But Stever closed his door and lay down on his bed and buried his head in the pillow while silent tears poured out. Just fifteen years old, he was charged with a complex task - a task specified on a few scribbled sheets of horribly incomplete notes left to him by a man now dead - a gigantic task perhaps beyond even the abilities of grown men - one he longed for with the intensity of a heroic young man, and yet one from which he knew he would be forever excluded...

In Uncle's living room, Uncle and Auntie were weeping openly as they watched the secret session: behold, at long last, there were three, bearing the logo of the Order on the Nones of July! Then they got up to hug each other before they contacted the Dean with the good and terrifying news.

Half a world away, the bells of the cathedral again called the residents of the College to prayer. It was no burden to them, but a joy - for what member would dare to work in the Field without knowing this huge reservoir was always ready to pour out its power when bidden by the Dean?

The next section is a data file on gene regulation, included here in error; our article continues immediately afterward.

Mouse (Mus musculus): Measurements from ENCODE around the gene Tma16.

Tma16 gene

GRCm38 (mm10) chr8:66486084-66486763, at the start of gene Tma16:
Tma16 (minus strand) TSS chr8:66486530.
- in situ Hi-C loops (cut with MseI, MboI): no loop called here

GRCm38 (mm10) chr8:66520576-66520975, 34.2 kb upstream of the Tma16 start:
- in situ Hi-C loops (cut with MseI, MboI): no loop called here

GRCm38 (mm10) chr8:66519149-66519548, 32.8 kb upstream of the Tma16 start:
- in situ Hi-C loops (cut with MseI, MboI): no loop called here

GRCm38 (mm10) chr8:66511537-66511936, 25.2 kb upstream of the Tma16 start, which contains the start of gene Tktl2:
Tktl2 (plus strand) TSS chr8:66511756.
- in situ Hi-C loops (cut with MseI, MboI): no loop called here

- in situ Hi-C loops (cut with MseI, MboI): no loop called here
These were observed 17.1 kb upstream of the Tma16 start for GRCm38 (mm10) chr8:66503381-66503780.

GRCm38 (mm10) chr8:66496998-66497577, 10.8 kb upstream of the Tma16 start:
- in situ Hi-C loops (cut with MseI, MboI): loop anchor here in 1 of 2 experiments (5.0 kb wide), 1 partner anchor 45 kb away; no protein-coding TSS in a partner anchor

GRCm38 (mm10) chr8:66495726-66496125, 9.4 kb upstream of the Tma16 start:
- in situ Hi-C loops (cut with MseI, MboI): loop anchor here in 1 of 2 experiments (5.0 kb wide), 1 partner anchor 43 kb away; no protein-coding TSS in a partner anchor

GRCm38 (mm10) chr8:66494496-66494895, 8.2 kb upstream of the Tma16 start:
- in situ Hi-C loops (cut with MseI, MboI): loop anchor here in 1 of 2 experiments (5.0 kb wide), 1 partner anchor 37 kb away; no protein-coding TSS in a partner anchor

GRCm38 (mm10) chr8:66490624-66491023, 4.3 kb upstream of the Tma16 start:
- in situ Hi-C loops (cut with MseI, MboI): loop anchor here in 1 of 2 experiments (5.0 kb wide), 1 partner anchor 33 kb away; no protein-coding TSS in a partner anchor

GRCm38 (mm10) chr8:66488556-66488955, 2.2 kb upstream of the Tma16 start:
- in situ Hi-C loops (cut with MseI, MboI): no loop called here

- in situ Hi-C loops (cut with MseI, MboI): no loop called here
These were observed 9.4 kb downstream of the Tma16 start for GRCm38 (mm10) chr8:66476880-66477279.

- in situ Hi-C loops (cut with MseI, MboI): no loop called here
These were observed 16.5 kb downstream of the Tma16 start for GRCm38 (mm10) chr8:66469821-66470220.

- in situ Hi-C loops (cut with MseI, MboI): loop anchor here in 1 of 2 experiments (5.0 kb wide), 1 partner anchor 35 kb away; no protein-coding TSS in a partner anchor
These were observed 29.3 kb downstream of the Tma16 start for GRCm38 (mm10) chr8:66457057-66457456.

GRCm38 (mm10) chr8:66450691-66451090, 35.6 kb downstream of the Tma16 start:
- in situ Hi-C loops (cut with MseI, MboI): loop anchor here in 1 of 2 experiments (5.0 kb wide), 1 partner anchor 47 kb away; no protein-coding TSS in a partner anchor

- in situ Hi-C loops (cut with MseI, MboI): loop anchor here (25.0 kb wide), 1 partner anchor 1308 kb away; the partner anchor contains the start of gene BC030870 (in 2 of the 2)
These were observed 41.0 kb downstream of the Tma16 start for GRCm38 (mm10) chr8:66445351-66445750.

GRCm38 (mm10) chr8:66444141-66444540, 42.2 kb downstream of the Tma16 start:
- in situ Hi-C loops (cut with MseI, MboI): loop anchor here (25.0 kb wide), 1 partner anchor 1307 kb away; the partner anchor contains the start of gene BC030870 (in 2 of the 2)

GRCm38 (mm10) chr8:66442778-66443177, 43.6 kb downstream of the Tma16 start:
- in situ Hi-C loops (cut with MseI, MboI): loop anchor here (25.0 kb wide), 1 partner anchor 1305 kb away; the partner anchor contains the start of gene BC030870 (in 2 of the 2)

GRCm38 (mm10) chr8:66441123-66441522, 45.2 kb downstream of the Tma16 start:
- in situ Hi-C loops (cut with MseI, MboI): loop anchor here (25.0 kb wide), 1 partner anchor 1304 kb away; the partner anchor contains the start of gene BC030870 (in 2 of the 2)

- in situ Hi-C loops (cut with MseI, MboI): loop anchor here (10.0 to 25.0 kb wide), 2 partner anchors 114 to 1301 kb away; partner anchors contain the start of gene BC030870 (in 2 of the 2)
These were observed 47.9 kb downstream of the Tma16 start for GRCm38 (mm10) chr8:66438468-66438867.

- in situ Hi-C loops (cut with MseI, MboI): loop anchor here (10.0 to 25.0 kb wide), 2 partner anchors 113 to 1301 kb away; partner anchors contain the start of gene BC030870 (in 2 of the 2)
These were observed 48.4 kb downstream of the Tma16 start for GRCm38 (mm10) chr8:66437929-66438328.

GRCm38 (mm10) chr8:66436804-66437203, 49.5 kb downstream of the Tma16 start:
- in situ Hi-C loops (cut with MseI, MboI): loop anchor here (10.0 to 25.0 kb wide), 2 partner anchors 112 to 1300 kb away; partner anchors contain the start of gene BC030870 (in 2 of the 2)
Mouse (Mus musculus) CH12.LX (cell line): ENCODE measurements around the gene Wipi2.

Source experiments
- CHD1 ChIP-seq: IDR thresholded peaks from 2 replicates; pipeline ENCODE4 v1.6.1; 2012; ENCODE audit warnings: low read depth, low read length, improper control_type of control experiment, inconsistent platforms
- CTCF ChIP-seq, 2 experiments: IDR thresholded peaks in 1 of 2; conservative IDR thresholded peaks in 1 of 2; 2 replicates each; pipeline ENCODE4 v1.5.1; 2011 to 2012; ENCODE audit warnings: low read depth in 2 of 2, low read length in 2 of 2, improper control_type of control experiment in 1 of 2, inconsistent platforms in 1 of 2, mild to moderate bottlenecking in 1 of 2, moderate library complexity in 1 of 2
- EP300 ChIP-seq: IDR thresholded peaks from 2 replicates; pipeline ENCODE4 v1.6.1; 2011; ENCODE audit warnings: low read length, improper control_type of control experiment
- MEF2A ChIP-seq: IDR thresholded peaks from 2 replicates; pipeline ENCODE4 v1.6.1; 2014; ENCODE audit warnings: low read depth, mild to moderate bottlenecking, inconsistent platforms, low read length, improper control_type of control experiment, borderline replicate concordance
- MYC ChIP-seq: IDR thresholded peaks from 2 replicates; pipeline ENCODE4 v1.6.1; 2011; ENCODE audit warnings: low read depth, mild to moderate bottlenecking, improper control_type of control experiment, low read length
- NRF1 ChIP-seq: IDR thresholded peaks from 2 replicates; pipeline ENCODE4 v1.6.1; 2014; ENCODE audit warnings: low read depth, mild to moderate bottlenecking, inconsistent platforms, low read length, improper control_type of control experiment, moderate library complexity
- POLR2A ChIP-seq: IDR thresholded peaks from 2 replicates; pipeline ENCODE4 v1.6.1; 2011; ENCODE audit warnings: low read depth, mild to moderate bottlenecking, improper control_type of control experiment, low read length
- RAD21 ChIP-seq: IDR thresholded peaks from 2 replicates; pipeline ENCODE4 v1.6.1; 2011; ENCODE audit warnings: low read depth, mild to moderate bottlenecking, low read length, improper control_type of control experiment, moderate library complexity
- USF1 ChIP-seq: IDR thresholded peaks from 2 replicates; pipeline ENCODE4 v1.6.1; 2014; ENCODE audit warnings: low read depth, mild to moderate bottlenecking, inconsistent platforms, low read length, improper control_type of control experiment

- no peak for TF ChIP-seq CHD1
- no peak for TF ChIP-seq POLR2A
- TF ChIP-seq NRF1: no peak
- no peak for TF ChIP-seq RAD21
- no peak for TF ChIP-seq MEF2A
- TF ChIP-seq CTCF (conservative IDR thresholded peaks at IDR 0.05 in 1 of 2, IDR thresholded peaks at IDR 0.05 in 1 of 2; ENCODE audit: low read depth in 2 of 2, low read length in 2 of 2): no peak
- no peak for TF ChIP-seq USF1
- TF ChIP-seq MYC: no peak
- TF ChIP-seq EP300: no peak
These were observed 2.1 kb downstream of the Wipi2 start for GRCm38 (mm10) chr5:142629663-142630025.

[excerpted from The Horrors in the Attic, Part III. Text and artwork copyright © 2009 by Dr. Thursday]


At 17 July, 2009 15:07, Anonymous Paul S. said...

Kim was interesting once the story gets started. It's too bad Kipling didn't put more into the spy storyline. The ending seemed lacking..
But it was about 2 summers ago since I read it last.

Anyway, I can't wait for more of your stories.

At 18 July, 2009 11:29, Blogger Dr. Thursday said...

I re-read Kim since I posted it, and yes, unfortunately the ending does seem on the weak side - but there are many good parts. Another story of this vintage, well worth reading, is Buchan's The Thirty-Nine Steps, and its sequels - which reminds me, I still have one more to read, but no time just now for it!

Just to update you, I am in the home stretch of HIA (that's my internal id for this third part of the saga) and hope to have it ready very soon...